Pool Jandy valve - is there a way to repair (especially crowded)

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On Tue, 08 May 2012 09:40:26 -0700, Oren wrote:

BTW, at Home Depot, a 2" PVC ball valve is about $11 while a Jandy valve is $90 (plus about $9 tax).
What's different?
I am calling Zodiac systems (800) 822-7933 technical support ("our call volume is high") and have been on hold for fifteen minutes. I'll wait but I wonder if anyone here knows WHAT the heck is the difference?
Should I just go with a cheaper ball valve?
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On Tue, 08 May 2012 13:26:42 -0700, Oren wrote:

Jandy is sending me a new never-lube ball valve (I'm on the phone with them right now) under warranty (the PO registered the pool equipment).
Which one do I want?
The one where the pipe goes inside the valve or the one where the pipe goes outside the valve?
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On Tue, 15 May 2012 10:03:18 -0700, Oren wrote:

Ah. Thanks for the advice. The standard ball valve from Home Depot was about 11 bucks while the Jandy valve is three to eight times that price.
But, as you said, the typical ball valve is stiff while the Jandy valve is smooth.
I guess the good news for anyone replacing a Jandy valve is that the lifetime warrantee extends to the next pool owner.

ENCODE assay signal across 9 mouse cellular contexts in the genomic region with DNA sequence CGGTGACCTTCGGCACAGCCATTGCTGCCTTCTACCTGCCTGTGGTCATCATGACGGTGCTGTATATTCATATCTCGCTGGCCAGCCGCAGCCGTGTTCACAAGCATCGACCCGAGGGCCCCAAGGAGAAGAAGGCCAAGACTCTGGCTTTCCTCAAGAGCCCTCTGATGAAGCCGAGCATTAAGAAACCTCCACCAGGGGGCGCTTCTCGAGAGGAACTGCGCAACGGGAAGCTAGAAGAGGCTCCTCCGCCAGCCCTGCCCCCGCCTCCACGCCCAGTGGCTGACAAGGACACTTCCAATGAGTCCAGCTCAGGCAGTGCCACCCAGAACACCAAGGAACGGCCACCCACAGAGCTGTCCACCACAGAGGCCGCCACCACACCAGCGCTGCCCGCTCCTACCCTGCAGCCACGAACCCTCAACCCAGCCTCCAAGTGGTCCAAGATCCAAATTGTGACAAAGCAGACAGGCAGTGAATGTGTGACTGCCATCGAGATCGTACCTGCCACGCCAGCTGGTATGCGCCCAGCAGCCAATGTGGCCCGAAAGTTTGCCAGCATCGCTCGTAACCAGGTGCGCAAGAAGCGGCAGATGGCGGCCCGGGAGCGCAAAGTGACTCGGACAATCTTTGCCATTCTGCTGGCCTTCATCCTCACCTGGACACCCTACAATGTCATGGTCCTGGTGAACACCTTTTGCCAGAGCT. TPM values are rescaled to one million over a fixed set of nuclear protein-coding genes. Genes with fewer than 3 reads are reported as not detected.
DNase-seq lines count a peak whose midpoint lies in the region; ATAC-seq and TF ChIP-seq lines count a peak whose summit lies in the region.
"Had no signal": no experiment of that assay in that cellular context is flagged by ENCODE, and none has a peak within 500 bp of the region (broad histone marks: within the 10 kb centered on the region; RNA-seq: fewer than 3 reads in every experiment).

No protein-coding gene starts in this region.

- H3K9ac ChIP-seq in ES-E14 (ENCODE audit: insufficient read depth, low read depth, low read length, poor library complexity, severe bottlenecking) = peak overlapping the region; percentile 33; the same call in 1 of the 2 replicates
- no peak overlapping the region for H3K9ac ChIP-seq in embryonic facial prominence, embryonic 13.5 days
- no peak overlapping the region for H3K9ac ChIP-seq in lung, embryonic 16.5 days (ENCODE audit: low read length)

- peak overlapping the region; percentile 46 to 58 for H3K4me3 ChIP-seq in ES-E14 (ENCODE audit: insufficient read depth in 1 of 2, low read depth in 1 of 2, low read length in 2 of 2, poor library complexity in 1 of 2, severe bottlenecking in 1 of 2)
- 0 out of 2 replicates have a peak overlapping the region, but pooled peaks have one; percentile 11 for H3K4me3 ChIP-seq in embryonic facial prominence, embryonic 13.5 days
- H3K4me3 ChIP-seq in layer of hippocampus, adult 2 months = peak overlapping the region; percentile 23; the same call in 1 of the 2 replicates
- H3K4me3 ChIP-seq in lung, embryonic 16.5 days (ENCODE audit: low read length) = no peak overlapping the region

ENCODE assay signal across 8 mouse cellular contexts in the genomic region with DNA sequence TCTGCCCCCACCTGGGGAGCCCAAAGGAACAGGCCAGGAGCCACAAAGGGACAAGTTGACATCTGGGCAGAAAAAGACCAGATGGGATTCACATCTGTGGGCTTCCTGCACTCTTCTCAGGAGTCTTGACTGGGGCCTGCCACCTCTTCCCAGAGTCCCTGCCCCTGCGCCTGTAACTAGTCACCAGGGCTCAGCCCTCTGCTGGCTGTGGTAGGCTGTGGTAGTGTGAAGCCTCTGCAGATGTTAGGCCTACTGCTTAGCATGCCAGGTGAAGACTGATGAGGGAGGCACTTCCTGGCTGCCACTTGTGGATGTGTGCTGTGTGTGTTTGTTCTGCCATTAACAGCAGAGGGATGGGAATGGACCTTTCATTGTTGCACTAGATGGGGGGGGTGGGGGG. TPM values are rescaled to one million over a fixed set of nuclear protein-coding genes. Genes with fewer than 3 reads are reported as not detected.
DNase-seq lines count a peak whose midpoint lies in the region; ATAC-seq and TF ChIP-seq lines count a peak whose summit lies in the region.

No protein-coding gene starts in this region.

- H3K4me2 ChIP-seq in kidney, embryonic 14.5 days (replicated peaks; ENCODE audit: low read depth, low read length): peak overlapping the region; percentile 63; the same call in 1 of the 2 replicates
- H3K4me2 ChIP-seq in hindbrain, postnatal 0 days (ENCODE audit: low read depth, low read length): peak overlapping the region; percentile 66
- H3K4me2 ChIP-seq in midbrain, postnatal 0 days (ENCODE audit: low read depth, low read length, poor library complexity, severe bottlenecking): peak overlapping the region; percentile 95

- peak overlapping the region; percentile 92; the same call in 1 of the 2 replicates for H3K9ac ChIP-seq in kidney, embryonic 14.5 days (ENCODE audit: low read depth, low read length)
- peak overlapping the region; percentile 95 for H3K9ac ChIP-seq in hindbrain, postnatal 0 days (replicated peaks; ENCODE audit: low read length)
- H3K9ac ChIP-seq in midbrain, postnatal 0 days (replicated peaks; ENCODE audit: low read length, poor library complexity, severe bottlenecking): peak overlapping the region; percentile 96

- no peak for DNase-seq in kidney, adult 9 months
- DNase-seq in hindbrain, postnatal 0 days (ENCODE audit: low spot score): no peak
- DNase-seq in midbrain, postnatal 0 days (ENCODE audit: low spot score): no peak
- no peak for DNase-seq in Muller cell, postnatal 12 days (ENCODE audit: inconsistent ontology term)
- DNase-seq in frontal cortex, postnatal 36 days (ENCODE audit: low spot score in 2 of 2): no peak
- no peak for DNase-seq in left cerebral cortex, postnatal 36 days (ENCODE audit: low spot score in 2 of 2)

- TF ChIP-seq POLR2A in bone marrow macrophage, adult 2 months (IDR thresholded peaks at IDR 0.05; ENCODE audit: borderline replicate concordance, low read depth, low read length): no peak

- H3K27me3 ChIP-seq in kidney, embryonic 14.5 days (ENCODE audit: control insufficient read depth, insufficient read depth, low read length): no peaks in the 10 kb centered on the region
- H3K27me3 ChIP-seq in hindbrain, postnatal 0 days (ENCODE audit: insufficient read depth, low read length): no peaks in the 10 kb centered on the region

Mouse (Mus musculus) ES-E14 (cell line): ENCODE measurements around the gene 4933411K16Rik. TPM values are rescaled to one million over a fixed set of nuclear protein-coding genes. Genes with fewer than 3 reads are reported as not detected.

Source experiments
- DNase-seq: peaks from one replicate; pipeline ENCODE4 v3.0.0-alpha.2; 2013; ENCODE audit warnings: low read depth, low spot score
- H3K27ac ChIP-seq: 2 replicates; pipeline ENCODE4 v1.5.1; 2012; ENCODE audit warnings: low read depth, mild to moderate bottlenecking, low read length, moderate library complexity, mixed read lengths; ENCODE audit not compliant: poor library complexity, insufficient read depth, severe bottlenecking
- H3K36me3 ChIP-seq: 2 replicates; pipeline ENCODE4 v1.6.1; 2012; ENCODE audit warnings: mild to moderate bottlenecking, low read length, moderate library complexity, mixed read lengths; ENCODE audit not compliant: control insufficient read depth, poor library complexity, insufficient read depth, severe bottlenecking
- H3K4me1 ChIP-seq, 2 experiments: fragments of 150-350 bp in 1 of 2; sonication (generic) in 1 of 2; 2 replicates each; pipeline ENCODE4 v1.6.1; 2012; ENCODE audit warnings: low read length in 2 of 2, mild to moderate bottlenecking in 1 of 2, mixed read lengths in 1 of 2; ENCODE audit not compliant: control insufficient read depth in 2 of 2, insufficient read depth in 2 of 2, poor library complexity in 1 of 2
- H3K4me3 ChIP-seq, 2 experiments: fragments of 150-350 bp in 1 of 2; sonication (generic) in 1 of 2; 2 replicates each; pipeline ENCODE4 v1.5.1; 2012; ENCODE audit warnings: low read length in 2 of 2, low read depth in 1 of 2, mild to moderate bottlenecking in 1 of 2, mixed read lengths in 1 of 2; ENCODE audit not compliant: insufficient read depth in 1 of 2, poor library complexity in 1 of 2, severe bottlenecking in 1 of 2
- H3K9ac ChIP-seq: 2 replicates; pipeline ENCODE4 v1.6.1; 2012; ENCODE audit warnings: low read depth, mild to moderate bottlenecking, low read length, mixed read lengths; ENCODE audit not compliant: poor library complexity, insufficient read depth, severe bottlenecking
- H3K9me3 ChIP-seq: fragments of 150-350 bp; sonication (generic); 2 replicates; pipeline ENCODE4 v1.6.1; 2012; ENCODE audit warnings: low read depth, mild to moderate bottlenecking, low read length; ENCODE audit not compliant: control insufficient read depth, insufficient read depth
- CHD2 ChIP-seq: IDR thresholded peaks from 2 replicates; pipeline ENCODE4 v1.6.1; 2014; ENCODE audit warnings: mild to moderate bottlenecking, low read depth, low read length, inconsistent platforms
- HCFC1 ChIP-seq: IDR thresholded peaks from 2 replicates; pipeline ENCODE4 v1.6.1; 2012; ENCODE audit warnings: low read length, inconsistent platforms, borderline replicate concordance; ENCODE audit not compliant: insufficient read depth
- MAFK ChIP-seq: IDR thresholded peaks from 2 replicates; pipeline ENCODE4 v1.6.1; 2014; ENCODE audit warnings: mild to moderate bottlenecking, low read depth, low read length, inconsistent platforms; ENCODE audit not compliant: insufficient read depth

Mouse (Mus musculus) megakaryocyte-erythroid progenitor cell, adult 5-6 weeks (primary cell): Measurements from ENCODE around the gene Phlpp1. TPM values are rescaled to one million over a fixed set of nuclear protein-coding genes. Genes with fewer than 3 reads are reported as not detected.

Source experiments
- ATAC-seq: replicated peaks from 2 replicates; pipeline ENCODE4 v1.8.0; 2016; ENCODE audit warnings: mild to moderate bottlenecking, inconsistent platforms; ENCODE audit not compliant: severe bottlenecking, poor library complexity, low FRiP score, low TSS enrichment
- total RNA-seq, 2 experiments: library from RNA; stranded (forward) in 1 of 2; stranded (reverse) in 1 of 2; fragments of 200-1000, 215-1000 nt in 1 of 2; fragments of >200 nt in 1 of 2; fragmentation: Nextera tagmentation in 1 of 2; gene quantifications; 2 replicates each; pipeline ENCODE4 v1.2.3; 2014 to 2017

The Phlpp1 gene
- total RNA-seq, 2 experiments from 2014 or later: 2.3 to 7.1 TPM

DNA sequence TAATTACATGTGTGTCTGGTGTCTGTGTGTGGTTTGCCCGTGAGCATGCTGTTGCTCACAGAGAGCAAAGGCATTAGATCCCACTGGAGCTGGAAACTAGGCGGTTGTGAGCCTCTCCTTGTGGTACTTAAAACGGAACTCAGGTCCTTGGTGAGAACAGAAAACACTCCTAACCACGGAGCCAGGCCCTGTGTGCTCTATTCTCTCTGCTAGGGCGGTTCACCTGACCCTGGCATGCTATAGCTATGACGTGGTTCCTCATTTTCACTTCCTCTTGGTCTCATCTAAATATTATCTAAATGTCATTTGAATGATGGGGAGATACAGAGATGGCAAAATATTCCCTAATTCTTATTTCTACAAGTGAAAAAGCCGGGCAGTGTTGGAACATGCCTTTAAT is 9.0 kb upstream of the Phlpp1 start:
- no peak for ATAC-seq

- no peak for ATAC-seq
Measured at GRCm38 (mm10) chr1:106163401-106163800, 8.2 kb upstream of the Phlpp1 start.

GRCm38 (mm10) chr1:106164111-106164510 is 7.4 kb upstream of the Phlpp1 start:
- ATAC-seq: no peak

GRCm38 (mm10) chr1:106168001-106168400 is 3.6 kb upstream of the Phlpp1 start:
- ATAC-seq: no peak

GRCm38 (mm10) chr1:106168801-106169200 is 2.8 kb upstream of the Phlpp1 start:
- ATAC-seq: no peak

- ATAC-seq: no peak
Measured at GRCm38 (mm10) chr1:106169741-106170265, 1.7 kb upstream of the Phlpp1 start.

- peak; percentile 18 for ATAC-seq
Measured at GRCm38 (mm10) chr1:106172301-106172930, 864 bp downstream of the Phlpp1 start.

I received mine in about a week after proving to them the crack existed (using pictures over email).
Thanks for the advice.
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On Tue, 08 May 2012 10:19:49 -0700, Oren wrote:

Nope. You're wholly correct.
The valve that cracked is the one that sits closest to the ground. The surrounding valves sit up higher.
The reason, apparently, this one sits in the worst position possible is that there is a PIPE directly above it!
Why they made these pipes like the overpasses and underpasses in NYC is beyond me. Another problem is you can't easily get to it because there is a retaining wall less than a foot on the other side. I can get my arms in there - but not much else lying sideways on the ground in that foot of space.
I'm really really starting to like the idea someone suggested of the Plast-Aid acrylic. I finally got through to Jandy (Zodiac) asking what the materials are.
CPVC -> chlorinated poly vinyl chloride
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UPDATE:
The pool is filling (I decided NOT to wash it this time because the plaster was sitting dry for far too long).
Next time I'll be ready to wash it now that I know the gray is the plaster, the pretty blue is a copper stain, and the scratchy white is calcium grains due to lousy pool chemistry.
Maybe with better pool chemistry, I can actually get rid of the sandy white calcium and pretty blue stain over time without having to re-drain the pool!
Here's a shot of the pool filling up ...

Here's one of the repaired pipes with the new Jandy valve:

And, here's a closeup of the re-routing of the pipes:

I'm not a plumber - I just DIY with your help ... so if you have any final advice on the repair ... let me know so I learn for the 'next' time.